Lynch, T. R., Gray, K. L., Hempel, R. J., Titley, M., Chen, E. Y., & O'Mahen, H. A. (2013). Radically open-dialectical behavior therapy for adult anorexia nervosa: feasibility and outcomes from an inpatient program. BMC Psychiatry, 13, 293.

Lynch, T. R., Hempel, R. J., Whalley, B., Byford, S., Chamba, R., Clarke, P., Clarke, S., Kingdon, D. G., O'Mahen, H., Remington, B., Rushbrook, S. C., Shearer, J., Stanton, M., Swales, M., Watkins, A., & Russell, I. T. (2020). Refractory depression - mechanisms and efficacy of radically open dialectical behaviour therapy (RefraMED): findings of a randomised trial on benefits and harms. British Journal of Psychiatry, 216(4), 204-212.

Lynch, T. R., Morse, J. Q., Mendelson, T., & Robins, C. J. (2003). Dialectical behavior therapy for depressed older adults: A randomized pilot study. American Journal of Geriatric Psychiatry, 11(1), 33-45.

Markon, K. E., Krueger, R. F., & Watson, D. (2005). Delineating the Structure of Normal and Abnormal Personality: An Integrative Hierarchical Approach. Journal of Personality and Social Psychology, 88(1), 139-157.

Martinussen, M., Friborg, O., Schmierer, P., Kaiser, S., Overgard, K. T., Neunhoeffer, A. L., Martinsen, E. W., & Rosenvinge, J. H. (2017). The comorbidity of personality disorders in eating disorders: a meta-analysis. Eat Weight Disord, 22(2), 201-209.

Steklis, H., & Kling, A. (1985). Neurobiology of affiliative behavior in nonhuman primates. In M. Reite & T. Field (Eds.), The Psychobiology of Attachment and Separation (pp. 93-134). Academic Press.

Swinbourne, J., Hunt, C., Abbott, M., Russell, J., St Clare, T., & Touyz, S. (2012). The comorbidity between eating disorders and anxiety disorders: prevalence in an eating disorder sample and anxiety disorder sample. Aust N Z J Psychiatry, 46(2), 118-131.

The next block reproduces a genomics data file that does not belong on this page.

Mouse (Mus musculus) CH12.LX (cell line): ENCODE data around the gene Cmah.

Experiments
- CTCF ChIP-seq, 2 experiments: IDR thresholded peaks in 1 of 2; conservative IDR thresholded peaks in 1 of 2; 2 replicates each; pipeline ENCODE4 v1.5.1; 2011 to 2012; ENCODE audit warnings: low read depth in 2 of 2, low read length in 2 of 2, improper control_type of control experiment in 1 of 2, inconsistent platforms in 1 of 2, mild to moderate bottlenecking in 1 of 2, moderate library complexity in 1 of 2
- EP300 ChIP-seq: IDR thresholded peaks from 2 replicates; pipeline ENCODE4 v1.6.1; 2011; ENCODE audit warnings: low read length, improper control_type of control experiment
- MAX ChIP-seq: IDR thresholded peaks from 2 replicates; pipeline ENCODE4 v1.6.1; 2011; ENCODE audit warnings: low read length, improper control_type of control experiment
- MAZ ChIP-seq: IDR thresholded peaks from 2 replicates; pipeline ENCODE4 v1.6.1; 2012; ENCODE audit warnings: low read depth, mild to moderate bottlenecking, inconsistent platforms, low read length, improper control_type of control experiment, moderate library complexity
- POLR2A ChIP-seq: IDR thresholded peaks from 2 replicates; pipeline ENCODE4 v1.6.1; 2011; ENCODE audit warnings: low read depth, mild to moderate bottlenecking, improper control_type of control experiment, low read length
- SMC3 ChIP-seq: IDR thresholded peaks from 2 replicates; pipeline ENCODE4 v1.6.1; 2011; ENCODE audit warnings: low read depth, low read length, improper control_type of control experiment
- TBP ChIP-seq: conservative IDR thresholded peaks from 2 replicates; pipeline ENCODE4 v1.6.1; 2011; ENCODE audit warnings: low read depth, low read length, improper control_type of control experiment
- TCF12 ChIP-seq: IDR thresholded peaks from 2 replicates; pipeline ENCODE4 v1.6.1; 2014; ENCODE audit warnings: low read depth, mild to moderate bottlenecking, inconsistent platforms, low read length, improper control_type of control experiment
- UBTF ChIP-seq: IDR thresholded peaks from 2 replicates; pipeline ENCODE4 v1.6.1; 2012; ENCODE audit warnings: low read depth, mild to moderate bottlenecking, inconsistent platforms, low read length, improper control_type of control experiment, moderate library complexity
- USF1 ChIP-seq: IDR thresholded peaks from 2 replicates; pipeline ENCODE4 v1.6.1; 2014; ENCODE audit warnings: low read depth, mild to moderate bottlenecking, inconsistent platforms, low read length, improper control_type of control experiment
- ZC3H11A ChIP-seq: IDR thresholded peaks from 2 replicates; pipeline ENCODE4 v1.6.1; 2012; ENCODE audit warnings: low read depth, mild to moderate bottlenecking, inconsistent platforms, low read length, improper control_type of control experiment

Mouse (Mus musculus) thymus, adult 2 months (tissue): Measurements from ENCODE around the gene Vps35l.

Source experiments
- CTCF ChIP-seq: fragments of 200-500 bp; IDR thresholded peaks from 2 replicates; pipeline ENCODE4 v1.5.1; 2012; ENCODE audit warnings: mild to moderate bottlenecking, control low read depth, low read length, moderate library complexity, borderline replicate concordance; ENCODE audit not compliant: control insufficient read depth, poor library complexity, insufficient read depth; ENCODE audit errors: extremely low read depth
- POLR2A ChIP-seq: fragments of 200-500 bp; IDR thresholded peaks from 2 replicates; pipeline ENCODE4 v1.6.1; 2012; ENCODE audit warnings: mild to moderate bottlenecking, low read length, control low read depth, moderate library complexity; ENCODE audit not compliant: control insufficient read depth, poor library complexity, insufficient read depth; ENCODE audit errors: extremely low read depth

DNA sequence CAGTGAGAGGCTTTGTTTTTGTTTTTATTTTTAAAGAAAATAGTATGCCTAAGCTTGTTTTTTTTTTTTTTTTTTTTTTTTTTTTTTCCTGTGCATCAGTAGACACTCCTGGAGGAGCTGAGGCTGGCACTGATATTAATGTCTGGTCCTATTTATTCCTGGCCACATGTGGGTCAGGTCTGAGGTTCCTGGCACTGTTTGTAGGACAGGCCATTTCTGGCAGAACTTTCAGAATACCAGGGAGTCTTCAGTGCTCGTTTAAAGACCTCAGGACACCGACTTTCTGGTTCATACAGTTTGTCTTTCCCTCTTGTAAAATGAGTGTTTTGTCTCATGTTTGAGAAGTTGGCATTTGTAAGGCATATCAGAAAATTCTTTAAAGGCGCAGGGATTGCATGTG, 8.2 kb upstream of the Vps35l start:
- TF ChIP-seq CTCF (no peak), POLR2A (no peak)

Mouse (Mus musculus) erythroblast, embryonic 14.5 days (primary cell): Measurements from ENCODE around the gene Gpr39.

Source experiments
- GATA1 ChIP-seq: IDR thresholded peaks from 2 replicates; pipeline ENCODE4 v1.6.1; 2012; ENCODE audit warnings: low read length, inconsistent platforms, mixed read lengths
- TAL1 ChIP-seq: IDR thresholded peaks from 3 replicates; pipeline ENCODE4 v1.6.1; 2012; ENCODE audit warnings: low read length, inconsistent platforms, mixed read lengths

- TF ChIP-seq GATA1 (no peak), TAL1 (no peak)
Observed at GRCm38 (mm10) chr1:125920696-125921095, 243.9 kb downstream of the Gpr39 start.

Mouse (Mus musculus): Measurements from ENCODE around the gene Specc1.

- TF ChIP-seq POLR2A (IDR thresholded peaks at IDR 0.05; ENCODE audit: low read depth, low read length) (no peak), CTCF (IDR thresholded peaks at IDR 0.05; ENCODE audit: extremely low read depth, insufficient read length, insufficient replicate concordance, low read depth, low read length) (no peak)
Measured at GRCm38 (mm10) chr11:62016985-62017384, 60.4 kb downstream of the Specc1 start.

Cognitive Behavior Institute, #1771, is approved to offer social work continuing education by the Association of Social Work Boards (ASWB) Approved Continuing Education (ACE) program. Organizations, not individual courses, are approved as ACE providers. State and provincial regulatory boards have the final authority to determine whether an individual course may be accepted for continuing education credit. Cognitive Behavior Institute maintains responsibility for this course. ACE provider approval period: 6/30/2022-6/30/2025. Social workers completing this course receive 3 clinical continuing education credits.

Cognitive Behavior Institute, LLC is recognized by the New York State Education Department's State Board for Psychology as an approved provider of continuing education for licensed psychologists #PSY-0098 and the State Board for Social Work as an approved provider of continuing education for licensed social workers #SW-0646 and the State Board for Mental Health Practitioners as an approved provider of continuing education for licensed mental health counselors #MHC-0216.